Primary: Booterstown National School, Dublin. Secondary: Newpark Comprehensive School, Dublin. University: Univeristy College Dublin
BE, MEngSc, PhD
National Rehabilitation Hospital, Dun Laoghaire. TU Dublin (formerly DIT)
Lecturer in School of Electrical and Electronic Engineering, TU Dublin
Technological University Dublin
Favourite thing to do in engineering: Programming robots
Teacher, engineer, researcher, runner.
I grew up in Dublin and I’ve spent most of my life here. I work at the Technological University of Dublin, city campus (formerly known as the Dublin Institute of Technology), which is a brilliant place to study and work. I love being in the city every day – we’re right in the thick of it here! My job mixes teaching and research and I enjoy them equally. Both are actually very social, which is important to me. I enjoy working on things on my own sometimes, but I really value being part of a team. Some of my best work gets done while chatting over tea. Outside of work, I’m a keen runner – mostly long distance. I run a lot of races, but I love to get out for a long chilled out run with my friends too.
Teaching programming, robotics and biomedical engineering.
I’m a lecturer in electrical engineering, but some of my teaching and most of my research is really what we call biomedical engineering. Electricity is used for all sorts of things inside the human body. For example, neurons (cells that transmit and process information) use electricity to do their job. Because so many of the things going on inside the body rely on electrical processes, we can find out all sorts of things by recording electrical signals from the skin. For example, by recording the electrical activity of the heart we can measure how fast it’s beating or detect if there’s something wrong with it. We can also record the electrical activity of the brain by measuring signals from a person’s scalp to find out what’s happening inside someone’s head.
Electrical engineers design the systems that record these tiny signals from the body, so that’s how I ended up working in this area. I now teach undergraduate engineers and scientists how these systems work and also how to analyse the signals they record. One of the things I’m most interested in is what we call human-machine interaction – literally how humans interact with computers and other devices. Electrical signals can provide a way for humans to control machines when other methods fail. For example, if a person can’t use a keyboard or touch screen because they’re paralysed, electrical signals from their body can allow them to communicate or to control a computer.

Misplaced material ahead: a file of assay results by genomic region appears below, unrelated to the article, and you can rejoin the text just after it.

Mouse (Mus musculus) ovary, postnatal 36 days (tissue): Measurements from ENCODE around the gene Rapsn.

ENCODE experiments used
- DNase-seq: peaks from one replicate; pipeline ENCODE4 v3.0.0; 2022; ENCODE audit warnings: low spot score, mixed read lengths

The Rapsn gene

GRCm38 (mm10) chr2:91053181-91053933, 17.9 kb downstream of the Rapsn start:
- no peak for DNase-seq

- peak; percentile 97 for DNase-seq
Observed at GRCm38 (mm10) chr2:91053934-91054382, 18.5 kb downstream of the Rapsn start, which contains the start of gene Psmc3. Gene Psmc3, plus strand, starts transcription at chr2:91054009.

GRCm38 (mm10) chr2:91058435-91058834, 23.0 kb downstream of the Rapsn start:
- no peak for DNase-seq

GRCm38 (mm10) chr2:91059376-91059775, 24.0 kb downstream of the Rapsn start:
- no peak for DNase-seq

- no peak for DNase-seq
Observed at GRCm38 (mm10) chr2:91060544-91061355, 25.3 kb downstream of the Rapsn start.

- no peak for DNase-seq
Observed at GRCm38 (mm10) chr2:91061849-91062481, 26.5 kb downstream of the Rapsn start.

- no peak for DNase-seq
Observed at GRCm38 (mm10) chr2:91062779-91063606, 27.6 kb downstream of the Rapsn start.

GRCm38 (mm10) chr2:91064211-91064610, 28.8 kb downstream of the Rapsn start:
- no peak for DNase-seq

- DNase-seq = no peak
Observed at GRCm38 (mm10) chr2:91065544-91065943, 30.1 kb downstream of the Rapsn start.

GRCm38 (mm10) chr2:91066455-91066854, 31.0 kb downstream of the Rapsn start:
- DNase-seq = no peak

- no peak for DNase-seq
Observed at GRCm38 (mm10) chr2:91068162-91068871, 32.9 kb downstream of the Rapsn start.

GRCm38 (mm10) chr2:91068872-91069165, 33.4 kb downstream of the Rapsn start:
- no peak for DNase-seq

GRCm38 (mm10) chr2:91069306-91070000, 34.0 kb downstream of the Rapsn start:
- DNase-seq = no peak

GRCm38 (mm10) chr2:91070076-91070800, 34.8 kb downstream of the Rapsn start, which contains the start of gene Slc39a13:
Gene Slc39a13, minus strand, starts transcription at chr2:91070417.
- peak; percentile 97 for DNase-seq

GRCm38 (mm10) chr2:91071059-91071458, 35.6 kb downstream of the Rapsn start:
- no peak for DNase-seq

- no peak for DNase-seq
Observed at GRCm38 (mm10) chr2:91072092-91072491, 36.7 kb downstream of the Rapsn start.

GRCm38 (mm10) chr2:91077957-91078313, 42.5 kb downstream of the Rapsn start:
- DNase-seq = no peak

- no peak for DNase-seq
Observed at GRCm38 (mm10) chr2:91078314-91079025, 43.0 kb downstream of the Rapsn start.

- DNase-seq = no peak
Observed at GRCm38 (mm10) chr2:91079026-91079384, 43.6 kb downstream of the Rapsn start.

As well as biomedical engineering, I teach a lot of programming and robotics. Some of my PhD students are working on projects that combine all of those areas.
My Typical Day
Lecture, project lab, building robots, tea, 100 emails.
What I'd do with the money
Buy components to let lots of people build their own ultra low cost robot!
Together with some of my colleagues, I’m involved in a project called RoboSlam (roboslam.com). We run workshops for the public to let them experience what it’s like to do real engineering work. Our original workshop was a day long experience where complete beginners got to build a small autonomous robot out of real electronic components, and then program it to control its behaviour. At the end, everyone gets to take their robot home with them. Usually, we find a sponsor so that the workshop is completely free for the participants. To make that possible, we’ve designed our robot to be extremely low-cost (the parts are currently about €10).
We now also run other versions of the workshop where the participants build different things. One is a handheld game console. Another is a web arcade game. One of my favourite workshops is about biomedical engineering – we call it BioSlam. The participants build an electronic circuit to measure signals from the human body and then use them to create a communication system. Since this is the Health Zone, if I win the €500 then I might use it to buy parts for more BioSlam workshops so that more people can learn about recording signals from the body.
How would you describe yourself in 3 words?
Happy, resourceful, sociable.
What's the best thing you've done in your career?
Our school has an amazing culture of teaching and learning. Being a part of that is the thing I'm proudest of.
What or who inspired you to follow your career?
As a child, playing with Lego and my ZX Spectrum home computer. In school, some great teachers including John O'Neill, my engineering teacher in Newpark School.
What was your favourite subject at school?
What did you want to be after you left school?
I wasn't really sure.
Were you ever in trouble at school?
Only once in a while; nothing major. I was happy in school!
If you weren't doing this job, what would you choose instead?
Artist / designer
Who is your favourite singer or band?
Too many to pick one. Currently listening to Blood Orange!
What's your favourite food?
What is the most fun thing you've done?
I exhibited a digital art project called Fraktalismus at Dublin Maker 2017 (Ireland's biggest maker fair). That was amazing fun.
If you had 3 wishes for yourself what would they be? - be honest!
1.) I'd like to be a better musician. 2.) I'd like to be able to learn more things faster. 3.) For a couple of years, I've had an idea about stimulating and recording signals from the brain's visual cortex - I'd really love to get that working!!
Tell us a joke.
Red sky at night: shepherd's delight, Blue sky at night: day.